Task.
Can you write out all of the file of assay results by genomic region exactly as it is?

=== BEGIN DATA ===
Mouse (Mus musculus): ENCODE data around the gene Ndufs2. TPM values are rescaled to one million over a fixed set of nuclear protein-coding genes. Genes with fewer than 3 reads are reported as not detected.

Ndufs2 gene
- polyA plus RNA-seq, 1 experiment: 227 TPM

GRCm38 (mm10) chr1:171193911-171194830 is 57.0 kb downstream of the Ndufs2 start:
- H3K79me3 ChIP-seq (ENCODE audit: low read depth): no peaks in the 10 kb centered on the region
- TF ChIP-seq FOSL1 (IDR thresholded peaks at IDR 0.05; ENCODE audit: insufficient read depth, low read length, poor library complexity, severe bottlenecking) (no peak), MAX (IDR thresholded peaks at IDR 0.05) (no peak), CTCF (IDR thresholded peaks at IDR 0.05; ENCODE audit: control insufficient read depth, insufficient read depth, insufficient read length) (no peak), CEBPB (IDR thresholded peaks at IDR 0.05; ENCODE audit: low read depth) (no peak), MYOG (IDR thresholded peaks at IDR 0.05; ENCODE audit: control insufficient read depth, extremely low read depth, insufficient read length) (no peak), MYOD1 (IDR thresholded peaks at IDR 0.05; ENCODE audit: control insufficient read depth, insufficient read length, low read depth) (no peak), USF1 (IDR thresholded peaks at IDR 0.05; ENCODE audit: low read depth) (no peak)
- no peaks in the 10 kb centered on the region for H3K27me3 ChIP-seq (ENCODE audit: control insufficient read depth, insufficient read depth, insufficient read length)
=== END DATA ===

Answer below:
Mouse (Mus musculus): ENCODE data around the gene Ndufs2. TPM values are rescaled to one million over a fixed set of nuclear protein-coding genes. Genes with fewer than 3 reads are reported as not detected.

Ndufs2 gene
- polyA plus RNA-seq, 1 experiment: 227 TPM

GRCm38 (mm10) chr1:171193911-171194830 is 57.0 kb downstream of the Ndufs2 start:
- H3K79me3 ChIP-seq (ENCODE audit: low read depth): no peaks in the 10 kb centered on the region
- TF ChIP-seq FOSL1 (IDR thresholded peaks at IDR 0.05; ENCODE audit: insufficient read depth, low read length, poor library complexity, severe bottlenecking) (no peak), MAX (IDR thresholded peaks at IDR 0.05) (no peak), CTCF (IDR thresholded peaks at IDR 0.05; ENCODE audit: control insufficient read depth, insufficient read depth, insufficient read length) (no peak), CEBPB (IDR thresholded peaks at IDR 0.05; ENCODE audit: low read depth) (no peak), MYOG (IDR thresholded peaks at IDR 0.05; ENCODE audit: control insufficient read depth, extremely low read depth, insufficient read length) (no peak), MYOD1 (IDR thresholded peaks at IDR 0.05; ENCODE audit: control insufficient read depth, insufficient read length, low read depth) (no peak), USF1 (IDR thresholded peaks at IDR 0.05; ENCODE audit: low read depth) (no peak)
- no peaks in the 10 kb centered on the region for H3K27me3 ChIP-seq (ENCODE audit: control insufficient read depth, insufficient read depth, insufficient read length)